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CHARACTER ANALYSIS (continued)
As a boy he reads the Bible at Tom's prayer meeting. He eats with the slaves and considers them part of his family. He is a bright boy, well-trained in religious matters by his mother. At times, he is impulsive and imprudent. This quality is displayed when as a child, he wanted to knock Haley down for putting Tom in fetters. As an adult, he does strike Legree because Tom is not there to restrain him. Though he admires Tom's pacifism he does not emulate it.
George is saddened by Tom's death. At his grave he takes a solemn oath to do what one man can to drive out the curse of slavery from the country. He keeps that promise and liberates his slaves. In breaking the news of Tom's death to Aunt Chloe he is gentle, tactful, and understanding. He feels it is his bounded duty to educate them to use their rights as free men. This could be interpreted as patronizing on his part; however, one cannot ignore the fact that he is genuinely concerned about their welfare.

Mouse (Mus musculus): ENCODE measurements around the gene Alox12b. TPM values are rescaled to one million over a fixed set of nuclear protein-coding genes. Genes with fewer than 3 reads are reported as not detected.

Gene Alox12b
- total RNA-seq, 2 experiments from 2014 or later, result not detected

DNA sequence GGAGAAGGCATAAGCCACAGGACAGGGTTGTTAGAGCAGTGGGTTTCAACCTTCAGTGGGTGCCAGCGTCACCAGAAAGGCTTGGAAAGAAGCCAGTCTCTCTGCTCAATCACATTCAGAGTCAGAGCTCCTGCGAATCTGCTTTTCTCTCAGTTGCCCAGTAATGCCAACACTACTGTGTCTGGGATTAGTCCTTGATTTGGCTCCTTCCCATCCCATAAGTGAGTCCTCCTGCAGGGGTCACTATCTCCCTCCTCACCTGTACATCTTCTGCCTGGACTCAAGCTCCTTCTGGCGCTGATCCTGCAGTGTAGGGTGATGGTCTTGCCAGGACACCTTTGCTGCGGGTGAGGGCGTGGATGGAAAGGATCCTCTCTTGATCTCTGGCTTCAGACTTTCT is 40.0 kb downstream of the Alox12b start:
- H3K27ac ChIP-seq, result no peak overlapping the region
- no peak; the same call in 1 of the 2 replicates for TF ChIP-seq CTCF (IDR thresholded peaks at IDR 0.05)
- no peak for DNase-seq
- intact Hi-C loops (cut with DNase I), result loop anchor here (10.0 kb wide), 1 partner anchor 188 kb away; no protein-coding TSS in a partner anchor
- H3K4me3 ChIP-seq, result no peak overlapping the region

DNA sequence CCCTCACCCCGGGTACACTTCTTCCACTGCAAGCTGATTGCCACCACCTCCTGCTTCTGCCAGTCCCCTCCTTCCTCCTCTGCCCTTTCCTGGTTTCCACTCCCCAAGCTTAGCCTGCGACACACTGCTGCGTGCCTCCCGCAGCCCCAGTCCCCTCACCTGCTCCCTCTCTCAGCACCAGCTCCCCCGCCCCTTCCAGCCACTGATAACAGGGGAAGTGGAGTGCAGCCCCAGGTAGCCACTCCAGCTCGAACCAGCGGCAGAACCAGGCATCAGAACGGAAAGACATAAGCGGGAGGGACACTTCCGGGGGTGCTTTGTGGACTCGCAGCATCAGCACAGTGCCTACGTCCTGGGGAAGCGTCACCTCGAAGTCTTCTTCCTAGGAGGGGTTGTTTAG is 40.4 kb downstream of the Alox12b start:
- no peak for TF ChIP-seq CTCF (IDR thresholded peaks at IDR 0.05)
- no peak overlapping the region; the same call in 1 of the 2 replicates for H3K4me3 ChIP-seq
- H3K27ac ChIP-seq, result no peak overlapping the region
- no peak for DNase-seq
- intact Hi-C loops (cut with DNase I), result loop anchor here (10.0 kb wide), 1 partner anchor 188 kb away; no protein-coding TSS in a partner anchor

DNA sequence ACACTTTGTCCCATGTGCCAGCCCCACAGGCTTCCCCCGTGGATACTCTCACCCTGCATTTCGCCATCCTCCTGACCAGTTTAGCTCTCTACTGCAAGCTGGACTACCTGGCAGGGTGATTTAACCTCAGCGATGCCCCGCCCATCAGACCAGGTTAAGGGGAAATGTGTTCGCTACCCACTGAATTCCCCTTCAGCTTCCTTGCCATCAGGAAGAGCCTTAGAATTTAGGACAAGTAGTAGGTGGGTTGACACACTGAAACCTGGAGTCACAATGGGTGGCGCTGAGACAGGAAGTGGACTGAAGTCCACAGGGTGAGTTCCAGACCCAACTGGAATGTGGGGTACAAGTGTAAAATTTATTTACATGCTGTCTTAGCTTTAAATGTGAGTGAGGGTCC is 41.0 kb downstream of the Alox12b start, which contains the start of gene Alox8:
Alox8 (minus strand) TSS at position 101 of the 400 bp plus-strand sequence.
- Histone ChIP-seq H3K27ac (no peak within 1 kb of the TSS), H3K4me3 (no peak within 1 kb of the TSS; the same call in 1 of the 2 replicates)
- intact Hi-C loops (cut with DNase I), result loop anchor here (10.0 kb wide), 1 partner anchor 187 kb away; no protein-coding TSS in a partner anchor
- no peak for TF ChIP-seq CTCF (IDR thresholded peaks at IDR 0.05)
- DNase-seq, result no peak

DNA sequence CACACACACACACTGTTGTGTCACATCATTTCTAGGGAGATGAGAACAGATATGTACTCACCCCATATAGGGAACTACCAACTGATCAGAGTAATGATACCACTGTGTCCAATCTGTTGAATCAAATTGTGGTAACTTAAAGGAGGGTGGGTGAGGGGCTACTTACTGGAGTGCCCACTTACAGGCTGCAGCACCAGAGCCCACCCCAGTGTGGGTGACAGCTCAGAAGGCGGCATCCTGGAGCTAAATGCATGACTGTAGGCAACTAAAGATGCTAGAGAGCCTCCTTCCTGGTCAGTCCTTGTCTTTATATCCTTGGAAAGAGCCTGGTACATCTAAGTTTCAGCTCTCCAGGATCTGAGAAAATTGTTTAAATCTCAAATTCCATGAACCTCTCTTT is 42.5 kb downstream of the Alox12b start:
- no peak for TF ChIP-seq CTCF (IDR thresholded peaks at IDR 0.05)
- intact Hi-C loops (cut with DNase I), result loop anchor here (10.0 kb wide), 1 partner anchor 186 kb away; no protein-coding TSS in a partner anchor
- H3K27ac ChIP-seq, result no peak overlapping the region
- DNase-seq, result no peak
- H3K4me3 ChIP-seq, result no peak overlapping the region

Tom Loker and Marks
They are the two slave catchers. If anything, they are crueler and harder hearted than Haley is. Marks is unrepentant; the last time he appears, he betrays his friend Loker by deserting him. Loker, however, is redeemed; this redemption comes after he experiences the forgiveness and care offered to him by the very people he once pursued.
Tom's wife is introduced as a cheerful and warm person. She is proud of her skills as a cook. She has an endearing way of mispronouncing words like "perfectioner's" instead of confectioner's and "cheers" instead of chairs. These malapropisms also add to the humor. Her urgent desire to free her husband and restore her family is revealed in her wish to go to work for the confectioner. She is shrewd enough to guess that Mrs. Shelby will not object to her going or keeping her wages for the purpose, since legally her wages ought to go to Mrs. Shelby. Her suppressed excitement and joy when she thinks Tom is going to return with George Shelby is short-lived. Her outburst, "Just as I knew 'twould be, sold and murdered on dem ar' old plantations!" is justified and reflects her insight. She is heart-broken.
She is portrayed as loving to her husband and tolerating all the calamities that fall on her. For some time, the characterization of her was regarded as the basis for stereotypes of black women in the South.